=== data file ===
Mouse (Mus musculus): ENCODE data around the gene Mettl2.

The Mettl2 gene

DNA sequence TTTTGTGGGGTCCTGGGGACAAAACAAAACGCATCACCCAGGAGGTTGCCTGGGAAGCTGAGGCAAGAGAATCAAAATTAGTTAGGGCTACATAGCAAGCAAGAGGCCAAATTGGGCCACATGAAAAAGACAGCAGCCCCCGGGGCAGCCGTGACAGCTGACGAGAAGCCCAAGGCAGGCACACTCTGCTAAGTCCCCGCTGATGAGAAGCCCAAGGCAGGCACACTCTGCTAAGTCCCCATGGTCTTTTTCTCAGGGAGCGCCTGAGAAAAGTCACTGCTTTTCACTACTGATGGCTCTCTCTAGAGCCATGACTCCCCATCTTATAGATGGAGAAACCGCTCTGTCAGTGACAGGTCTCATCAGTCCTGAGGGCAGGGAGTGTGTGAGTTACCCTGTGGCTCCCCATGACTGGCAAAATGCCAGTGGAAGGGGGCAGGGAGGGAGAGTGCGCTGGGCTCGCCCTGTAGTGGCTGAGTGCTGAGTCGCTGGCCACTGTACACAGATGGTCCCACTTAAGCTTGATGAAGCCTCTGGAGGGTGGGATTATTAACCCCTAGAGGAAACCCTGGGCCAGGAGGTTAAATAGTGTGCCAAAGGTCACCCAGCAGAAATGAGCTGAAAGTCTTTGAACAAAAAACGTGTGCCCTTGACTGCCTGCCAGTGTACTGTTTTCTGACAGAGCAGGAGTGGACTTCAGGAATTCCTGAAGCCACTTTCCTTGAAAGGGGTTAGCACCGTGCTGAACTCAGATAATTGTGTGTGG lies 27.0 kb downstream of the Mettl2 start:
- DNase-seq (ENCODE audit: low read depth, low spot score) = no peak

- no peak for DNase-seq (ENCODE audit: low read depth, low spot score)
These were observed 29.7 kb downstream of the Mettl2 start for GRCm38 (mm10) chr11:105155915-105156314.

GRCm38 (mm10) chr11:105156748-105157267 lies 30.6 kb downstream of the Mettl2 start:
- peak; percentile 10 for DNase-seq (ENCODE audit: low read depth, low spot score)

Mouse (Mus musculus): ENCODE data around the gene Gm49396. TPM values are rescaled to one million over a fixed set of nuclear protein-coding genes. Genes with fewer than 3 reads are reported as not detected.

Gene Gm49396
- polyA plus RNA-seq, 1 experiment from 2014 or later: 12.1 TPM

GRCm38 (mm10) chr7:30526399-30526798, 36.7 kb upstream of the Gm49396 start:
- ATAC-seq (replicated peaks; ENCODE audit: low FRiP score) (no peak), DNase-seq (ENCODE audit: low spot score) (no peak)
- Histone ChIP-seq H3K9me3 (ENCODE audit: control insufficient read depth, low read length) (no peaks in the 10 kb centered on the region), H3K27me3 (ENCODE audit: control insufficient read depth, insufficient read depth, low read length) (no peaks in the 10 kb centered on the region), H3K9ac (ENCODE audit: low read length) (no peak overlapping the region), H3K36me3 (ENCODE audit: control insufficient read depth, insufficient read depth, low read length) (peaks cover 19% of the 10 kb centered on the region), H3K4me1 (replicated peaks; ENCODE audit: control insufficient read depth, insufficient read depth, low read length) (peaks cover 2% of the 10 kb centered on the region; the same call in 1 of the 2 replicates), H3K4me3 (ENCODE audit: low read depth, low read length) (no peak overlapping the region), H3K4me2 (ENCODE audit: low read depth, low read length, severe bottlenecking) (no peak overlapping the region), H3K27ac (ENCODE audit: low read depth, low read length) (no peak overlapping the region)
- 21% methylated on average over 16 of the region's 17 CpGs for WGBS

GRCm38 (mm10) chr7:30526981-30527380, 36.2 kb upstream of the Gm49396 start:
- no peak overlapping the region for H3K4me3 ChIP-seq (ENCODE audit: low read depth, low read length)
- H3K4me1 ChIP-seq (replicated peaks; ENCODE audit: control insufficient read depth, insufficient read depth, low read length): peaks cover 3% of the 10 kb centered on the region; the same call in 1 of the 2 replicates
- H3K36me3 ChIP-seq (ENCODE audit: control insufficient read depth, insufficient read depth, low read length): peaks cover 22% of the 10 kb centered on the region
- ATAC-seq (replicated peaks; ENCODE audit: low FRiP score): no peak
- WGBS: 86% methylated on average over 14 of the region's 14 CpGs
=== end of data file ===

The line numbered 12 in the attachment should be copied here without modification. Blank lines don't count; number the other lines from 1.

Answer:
GRCm38 (mm10) chr7:30526399-30526798, 36.7 kb upstream of the Gm49396 start: